Tomorrow, 24 April, 2018, marks the 28th anniversary of the Hubble Space Telescope’s service to mankind. Twenty Eight years ago on this date in 1990, the intrepid telescope rocketed into history aboard Space Shuttle Discovery. To celebrate this momentous occasion, NASA and the Space Telescope Science Institute have released the beautiful image and “Fly Through” video, to the left as a wide-field thumbnail image and as medium resolution image of the nebula’s central region with HST, below.
Otherwise known as Messier-8 (M-8), its name, “Lagoon”, derives from its appearance as a lagoon with a dark lane of dust superimposed on a background of bright, ionized hydrogen gas.
This object is a summer favorite of amateur and professional astronomers alike, making for a stunning view in a pair of binoculars or a large telescope. Since its still early in the season, its visible in the very early hours of the morning.
As the summer approaches, along with the rest of the jewels visible in the southern sky during the summer season, it will present as an evening object sitting high above the southern horizon for Northern Hemisphere observers.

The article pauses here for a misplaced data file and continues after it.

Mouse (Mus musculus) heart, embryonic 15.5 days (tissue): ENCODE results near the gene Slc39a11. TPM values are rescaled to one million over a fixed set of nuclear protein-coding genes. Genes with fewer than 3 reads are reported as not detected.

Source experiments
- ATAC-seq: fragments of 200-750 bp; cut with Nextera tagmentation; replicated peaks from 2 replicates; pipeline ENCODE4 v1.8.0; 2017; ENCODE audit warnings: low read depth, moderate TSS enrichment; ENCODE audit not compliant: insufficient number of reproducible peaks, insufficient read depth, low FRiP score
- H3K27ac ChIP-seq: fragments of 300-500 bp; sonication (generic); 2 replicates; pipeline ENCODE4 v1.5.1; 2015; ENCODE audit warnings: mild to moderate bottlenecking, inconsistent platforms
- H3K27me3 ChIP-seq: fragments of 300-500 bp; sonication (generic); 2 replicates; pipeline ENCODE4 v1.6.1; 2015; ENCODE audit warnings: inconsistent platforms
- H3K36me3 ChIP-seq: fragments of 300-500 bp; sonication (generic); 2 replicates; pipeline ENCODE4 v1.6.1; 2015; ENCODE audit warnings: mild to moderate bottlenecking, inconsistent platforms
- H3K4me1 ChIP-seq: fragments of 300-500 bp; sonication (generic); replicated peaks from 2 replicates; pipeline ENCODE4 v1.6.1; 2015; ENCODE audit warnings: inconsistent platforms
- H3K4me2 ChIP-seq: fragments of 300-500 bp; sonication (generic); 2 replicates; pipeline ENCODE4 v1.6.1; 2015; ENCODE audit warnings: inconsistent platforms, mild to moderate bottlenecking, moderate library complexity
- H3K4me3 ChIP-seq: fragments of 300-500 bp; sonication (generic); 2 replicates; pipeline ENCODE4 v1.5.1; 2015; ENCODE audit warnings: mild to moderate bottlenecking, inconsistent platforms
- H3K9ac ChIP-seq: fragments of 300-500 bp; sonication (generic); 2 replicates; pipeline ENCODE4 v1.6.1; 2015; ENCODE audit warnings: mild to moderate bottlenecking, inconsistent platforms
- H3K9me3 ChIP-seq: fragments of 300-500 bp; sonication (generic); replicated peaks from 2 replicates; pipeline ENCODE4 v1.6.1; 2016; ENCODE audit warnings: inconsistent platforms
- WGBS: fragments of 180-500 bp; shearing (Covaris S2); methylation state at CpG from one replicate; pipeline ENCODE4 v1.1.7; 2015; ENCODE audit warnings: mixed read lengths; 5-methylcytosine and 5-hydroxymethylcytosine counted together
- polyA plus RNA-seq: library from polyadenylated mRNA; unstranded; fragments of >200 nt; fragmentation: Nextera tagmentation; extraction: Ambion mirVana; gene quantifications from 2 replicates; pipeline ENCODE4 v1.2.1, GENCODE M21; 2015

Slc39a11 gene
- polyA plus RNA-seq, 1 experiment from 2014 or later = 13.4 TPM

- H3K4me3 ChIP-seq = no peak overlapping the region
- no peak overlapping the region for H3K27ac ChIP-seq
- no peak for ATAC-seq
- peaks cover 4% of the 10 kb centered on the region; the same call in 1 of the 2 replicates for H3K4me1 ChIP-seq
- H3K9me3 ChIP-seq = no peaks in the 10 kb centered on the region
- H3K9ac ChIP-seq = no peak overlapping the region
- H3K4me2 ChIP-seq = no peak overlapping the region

A feature of the new Hubble Site is the HubbleLive page, allowing interested parties to follow astronomers in real time during their observing program with the HST as they plumb the depths of the cosmos with humankind’s flagship orbiting telescope.
At the center of the image below, in the heart of the nebula (Latin for “cloud”), a monster young star 200,000 times more luminous than our Sun is blasting powerful ultraviolet radiation and hurricane-like stellar winds, carving out a fantasy landscape of ridges, cavities, and mountains of gas and dust.
The giant star, named Herschel 36, is bursting out of its natal cocoon of gas and dust, unleashing blistering radiation and torrential stellar winds (streams of subatomic particles) that push the surrounding gas and dust away in curtain-like sheets. This action resembles the Sun bursting through the clouds at the end of an afternoon thunderstorm that showers sheets of rainfall.
Herschel 36’s violent activity has blasted holes in the bubble-shaped cloud, allowing astronomers to study this action-packed stellar breeding ground.
The companion InfraRed image, seen to the right of the visible-light image, below, allows astronomers to literally “see through” the intervening gas and dust, so clearly obscuring background objects in the visible light image.
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Post author: Professor James Daly of Astronomy For Change.